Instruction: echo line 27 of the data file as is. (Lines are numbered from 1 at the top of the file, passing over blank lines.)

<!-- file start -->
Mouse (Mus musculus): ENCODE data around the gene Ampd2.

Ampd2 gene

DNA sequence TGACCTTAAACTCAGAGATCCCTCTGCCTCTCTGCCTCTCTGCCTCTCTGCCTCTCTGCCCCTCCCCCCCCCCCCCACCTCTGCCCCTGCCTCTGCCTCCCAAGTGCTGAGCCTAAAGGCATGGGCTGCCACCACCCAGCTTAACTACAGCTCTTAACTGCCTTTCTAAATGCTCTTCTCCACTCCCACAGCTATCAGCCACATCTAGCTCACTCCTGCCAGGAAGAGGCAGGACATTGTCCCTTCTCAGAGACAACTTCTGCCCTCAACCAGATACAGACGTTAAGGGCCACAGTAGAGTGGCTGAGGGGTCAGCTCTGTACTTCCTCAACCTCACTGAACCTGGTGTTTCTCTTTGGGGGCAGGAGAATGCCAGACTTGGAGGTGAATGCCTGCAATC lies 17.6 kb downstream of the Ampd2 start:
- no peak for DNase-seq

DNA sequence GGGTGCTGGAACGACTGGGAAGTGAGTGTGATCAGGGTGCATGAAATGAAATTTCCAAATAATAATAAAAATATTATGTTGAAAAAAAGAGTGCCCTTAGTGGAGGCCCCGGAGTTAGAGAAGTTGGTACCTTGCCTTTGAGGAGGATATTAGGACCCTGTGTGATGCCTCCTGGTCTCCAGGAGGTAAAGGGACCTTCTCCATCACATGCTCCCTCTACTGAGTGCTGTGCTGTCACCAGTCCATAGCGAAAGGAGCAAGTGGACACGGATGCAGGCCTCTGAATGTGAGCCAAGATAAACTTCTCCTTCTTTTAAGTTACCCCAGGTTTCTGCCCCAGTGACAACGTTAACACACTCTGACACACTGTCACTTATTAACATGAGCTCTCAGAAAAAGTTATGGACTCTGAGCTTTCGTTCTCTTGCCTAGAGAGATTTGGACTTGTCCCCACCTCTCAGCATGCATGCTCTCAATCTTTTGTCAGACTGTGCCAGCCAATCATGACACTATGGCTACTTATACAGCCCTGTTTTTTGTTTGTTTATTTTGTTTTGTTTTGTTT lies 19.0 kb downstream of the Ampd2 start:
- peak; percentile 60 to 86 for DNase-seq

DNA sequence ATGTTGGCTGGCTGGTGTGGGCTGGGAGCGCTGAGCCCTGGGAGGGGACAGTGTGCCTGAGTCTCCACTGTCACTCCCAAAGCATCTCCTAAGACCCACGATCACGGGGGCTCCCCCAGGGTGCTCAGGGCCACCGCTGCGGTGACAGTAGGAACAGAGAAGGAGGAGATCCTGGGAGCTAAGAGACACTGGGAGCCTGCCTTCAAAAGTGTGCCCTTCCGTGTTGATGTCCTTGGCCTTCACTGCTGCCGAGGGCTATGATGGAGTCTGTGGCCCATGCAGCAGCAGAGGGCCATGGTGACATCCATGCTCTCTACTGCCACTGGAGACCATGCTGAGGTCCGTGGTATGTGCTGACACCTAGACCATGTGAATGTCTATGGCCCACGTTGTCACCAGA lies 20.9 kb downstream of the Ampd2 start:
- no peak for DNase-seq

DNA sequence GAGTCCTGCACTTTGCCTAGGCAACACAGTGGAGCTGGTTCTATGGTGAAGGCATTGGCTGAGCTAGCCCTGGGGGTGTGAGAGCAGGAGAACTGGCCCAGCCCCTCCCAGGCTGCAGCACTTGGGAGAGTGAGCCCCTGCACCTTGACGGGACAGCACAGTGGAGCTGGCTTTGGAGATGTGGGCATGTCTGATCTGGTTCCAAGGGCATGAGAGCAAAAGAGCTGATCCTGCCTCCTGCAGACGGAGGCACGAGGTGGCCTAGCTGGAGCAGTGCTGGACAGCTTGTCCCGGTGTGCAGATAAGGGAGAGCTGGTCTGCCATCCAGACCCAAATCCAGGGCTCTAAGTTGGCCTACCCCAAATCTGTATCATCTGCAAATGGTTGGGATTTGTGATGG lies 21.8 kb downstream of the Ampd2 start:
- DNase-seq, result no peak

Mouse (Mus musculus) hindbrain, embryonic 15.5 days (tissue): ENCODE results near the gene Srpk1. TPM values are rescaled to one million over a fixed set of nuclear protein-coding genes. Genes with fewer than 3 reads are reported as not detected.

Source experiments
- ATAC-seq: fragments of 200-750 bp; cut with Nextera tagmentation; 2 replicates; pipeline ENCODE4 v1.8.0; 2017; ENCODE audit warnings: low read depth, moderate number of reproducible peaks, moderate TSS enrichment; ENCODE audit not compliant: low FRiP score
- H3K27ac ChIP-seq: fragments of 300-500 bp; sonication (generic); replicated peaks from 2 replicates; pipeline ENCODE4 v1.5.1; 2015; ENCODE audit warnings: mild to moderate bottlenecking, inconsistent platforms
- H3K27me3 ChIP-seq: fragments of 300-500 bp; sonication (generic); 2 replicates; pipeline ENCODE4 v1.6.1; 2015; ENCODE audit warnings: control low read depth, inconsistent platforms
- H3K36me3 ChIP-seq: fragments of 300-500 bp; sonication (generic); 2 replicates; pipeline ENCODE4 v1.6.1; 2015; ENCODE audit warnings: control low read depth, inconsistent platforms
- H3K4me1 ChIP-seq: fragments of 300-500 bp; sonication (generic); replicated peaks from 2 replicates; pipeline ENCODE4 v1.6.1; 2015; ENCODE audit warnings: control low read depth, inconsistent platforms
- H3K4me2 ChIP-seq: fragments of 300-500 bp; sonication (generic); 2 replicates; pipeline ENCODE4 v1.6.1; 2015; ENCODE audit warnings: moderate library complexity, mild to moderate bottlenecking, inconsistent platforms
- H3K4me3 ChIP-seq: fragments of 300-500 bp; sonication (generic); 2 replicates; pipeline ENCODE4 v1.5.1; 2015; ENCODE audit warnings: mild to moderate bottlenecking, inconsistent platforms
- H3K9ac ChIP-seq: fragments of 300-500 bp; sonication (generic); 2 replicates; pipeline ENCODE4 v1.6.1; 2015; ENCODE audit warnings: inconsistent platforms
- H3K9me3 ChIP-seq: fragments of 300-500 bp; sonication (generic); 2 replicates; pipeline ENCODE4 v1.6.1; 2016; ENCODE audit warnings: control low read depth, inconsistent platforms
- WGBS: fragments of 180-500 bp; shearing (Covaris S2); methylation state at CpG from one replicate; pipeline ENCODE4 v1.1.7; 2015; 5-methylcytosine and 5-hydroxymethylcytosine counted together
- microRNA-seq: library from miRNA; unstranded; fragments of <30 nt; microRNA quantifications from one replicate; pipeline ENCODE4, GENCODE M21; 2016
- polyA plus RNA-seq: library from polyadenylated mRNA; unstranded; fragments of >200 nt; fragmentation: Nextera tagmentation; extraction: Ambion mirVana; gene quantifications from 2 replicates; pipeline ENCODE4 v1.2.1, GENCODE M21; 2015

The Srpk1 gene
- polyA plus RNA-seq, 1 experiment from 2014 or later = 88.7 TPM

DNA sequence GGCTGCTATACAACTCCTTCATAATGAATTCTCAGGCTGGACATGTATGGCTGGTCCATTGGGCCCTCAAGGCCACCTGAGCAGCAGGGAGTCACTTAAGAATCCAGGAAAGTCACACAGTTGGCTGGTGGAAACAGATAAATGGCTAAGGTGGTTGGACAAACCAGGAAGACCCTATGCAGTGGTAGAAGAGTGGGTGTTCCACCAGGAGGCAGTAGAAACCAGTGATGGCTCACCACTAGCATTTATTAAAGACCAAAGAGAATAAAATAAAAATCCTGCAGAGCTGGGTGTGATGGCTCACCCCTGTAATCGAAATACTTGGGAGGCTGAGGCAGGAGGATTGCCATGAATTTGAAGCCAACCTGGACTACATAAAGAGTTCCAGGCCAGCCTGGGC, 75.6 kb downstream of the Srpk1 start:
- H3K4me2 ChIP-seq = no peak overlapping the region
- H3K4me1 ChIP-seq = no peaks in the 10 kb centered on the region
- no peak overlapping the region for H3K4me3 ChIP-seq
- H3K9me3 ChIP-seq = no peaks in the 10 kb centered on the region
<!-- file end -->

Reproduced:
DNA sequence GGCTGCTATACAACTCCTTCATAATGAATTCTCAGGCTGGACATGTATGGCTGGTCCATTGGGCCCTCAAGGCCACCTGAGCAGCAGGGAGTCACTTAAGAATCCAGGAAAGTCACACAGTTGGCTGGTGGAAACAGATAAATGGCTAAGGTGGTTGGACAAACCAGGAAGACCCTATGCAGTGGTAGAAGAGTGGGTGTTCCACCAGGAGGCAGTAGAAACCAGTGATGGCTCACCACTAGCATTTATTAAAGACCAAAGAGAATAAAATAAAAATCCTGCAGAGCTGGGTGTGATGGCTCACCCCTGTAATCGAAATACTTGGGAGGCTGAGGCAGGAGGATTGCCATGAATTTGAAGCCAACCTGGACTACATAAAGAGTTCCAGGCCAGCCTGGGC, 75.6 kb downstream of the Srpk1 start: